Tuesday, January 11, 2011

New Years Resolutions

I made two lots of resolutions this year - life resolutions, and fibre resolutions.
In the life resolution category, I resolved to make a budget, and stick to it, so I can get out of debt and start saving. So far, that is going very well.
In the fibre resolution category, I made a couple of resolutions:
1. Learn to wash and prep fleece - As you see in the previous post, I've started already! I've done one fleece, and I have another (a Corriedale) to do. This resolution was partly driven by the fact that I have about 5 fleeces coming to me from my cousin’s sheep (Merino and Texel) that I need to make room for.
2. Reduce The Stash - This means No Buying Of Yarn Or Fibre. None. This kind of works in with my life resolution because I am very bad at the impulse buying of fibrey goodness. Etsy, in particular, has been my downfall on many occasions. I am, however, granting myself an exception to the stash diet for the Bendigo Sheep and Wool show in July, but only to the limit of what I can save in cash till then. No credit cards!
My last fibrey purchase was 5 braids of roving from Stitches and Rows on the 19th December. Nearly a month, and no purchases! I give myself a pat on the back for that. I got a fibre fix in the mail today though - a gorgeous WC Mercantile merino, silk and sparkle batt which I won over at Phat Fiber. Free fibre - woo-hoo! It is so wonderfully soft, and the blue sparkles set off the browns perfectly - like the shimmer in the scales of a trout.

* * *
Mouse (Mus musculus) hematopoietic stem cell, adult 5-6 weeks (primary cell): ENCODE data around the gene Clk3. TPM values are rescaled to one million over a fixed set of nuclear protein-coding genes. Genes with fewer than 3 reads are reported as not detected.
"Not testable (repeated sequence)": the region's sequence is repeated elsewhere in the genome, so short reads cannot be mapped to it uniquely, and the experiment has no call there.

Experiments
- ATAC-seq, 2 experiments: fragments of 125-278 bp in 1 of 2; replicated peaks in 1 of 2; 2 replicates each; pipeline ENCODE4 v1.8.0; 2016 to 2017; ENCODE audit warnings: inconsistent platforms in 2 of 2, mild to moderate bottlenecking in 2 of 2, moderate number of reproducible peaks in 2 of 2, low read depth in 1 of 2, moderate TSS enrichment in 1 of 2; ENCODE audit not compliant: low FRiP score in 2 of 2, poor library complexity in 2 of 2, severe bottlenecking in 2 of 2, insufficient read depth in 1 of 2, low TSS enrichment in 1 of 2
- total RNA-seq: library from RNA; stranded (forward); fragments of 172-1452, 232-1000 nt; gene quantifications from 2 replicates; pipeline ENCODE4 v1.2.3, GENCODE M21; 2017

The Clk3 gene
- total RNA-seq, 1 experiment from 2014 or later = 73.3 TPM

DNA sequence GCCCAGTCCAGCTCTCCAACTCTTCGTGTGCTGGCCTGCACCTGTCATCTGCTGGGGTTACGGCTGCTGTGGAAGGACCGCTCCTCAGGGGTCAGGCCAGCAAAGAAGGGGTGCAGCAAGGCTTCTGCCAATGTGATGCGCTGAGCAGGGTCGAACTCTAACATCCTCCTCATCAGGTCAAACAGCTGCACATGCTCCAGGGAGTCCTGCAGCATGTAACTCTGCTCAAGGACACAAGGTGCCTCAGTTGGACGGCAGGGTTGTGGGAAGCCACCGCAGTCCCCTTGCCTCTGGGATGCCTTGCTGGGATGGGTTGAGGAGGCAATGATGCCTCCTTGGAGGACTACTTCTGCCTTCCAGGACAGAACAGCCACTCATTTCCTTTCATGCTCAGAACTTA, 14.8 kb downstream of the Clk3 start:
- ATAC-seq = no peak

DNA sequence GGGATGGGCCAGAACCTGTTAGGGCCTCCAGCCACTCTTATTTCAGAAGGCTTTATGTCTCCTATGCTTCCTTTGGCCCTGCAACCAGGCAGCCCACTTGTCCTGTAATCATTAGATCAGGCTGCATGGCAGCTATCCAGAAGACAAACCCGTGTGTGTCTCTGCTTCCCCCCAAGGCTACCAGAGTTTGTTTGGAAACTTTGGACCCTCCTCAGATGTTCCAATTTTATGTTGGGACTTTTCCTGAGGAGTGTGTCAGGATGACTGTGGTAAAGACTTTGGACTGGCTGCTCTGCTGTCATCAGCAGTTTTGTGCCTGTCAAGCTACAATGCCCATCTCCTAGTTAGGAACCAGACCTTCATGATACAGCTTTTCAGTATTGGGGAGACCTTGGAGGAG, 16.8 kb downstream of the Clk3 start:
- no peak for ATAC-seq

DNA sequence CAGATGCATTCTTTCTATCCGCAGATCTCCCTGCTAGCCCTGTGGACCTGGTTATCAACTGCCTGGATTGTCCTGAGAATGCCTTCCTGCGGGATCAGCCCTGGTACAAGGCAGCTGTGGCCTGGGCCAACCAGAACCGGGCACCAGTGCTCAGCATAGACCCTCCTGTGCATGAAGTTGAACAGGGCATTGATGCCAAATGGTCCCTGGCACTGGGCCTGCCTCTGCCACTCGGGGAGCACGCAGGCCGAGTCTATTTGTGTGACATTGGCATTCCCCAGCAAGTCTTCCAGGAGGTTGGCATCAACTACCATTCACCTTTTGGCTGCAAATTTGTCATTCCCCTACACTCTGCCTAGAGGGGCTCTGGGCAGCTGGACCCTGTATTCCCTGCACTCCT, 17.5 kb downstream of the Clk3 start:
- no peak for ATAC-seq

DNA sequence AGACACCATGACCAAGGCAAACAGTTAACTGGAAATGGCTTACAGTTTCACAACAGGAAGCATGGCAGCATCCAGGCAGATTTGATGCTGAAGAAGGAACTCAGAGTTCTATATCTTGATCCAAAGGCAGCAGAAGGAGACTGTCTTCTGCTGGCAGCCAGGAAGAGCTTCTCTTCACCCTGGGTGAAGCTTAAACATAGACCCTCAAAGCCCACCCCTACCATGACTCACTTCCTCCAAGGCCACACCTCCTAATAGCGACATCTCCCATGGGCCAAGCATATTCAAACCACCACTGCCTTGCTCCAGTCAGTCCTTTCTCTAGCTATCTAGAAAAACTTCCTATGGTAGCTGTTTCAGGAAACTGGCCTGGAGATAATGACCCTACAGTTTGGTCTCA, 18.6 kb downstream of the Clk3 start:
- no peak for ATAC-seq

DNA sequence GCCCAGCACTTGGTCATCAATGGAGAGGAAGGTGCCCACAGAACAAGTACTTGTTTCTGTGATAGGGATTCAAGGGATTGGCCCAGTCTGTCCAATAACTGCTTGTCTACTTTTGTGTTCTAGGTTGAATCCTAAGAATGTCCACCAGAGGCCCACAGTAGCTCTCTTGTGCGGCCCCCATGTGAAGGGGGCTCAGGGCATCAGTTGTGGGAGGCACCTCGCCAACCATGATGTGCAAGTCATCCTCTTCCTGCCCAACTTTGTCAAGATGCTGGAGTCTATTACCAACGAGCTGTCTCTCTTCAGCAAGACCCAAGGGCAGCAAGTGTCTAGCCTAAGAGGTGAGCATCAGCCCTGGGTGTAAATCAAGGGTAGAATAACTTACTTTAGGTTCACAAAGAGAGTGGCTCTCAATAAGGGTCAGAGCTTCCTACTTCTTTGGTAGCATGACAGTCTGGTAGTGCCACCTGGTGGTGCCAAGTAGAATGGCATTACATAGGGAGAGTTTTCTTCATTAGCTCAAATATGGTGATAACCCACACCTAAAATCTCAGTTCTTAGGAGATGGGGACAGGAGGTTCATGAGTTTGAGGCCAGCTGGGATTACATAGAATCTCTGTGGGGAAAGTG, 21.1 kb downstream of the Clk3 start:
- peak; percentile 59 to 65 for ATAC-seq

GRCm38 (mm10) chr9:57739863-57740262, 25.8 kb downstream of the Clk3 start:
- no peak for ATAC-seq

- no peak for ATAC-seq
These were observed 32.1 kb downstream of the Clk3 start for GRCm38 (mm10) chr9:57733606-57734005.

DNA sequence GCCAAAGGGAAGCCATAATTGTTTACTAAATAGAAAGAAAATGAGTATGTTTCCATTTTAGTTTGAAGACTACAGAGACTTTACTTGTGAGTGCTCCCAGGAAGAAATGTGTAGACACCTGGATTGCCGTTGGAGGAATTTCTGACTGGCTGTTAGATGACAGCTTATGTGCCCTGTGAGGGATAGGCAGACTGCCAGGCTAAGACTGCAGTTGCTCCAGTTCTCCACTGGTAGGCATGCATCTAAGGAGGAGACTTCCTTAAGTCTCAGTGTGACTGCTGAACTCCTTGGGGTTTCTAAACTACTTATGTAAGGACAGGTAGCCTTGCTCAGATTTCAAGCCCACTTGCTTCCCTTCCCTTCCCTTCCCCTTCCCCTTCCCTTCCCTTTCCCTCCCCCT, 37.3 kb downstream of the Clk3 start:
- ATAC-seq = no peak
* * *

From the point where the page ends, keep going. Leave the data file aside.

Pretty, no? And it was very nice to come home after a humid, sweaty afternoon in the dairy to something so beautiful.

Thursday, January 6, 2011

Fleecey goodness

I overdid it with the Christmas knitting this year (again), so at the moment I am having a small holiday from knitting/spinning/crocheting to rest my wrist and forearm. Which perhaps accounts for the rather cranky and maudlin last few posts. The people around me know I am a much calmer and nicer person when I can knit.
But I couldn't abandon the fibrey world completely, so I have made a start on washing some fleeces that I had in my yarn room. The first was a mystery fleece, gifted by a friend who discovered the sheepy smell of raw fleece made her extremely nauseous. It is coloured a mid brown, with the tips bleached to a dark gold. So after some googling I ventured into the world of fleece washing.
Here's a play by play on how I did it
  • I spread the fleece out on the kitchen table and went through it, pulling out as much VM (vegetable matter) as I could, as well as feathers and beetles and poo. I have to say, my opinion of sheep's cleanliness went down a lot. I present this photo of the dregs at the bottom of the first wash bath as Exhibit A:
  • Then I put 20 litres of hot, hot water in a plastic tub (later I used the kitchen sink, because it was easier than lifting the tub up and down), and added about half a cup of dishwashing detergent and swirled it around with a mixing spoon so it mixed with the water but didn't froth at all.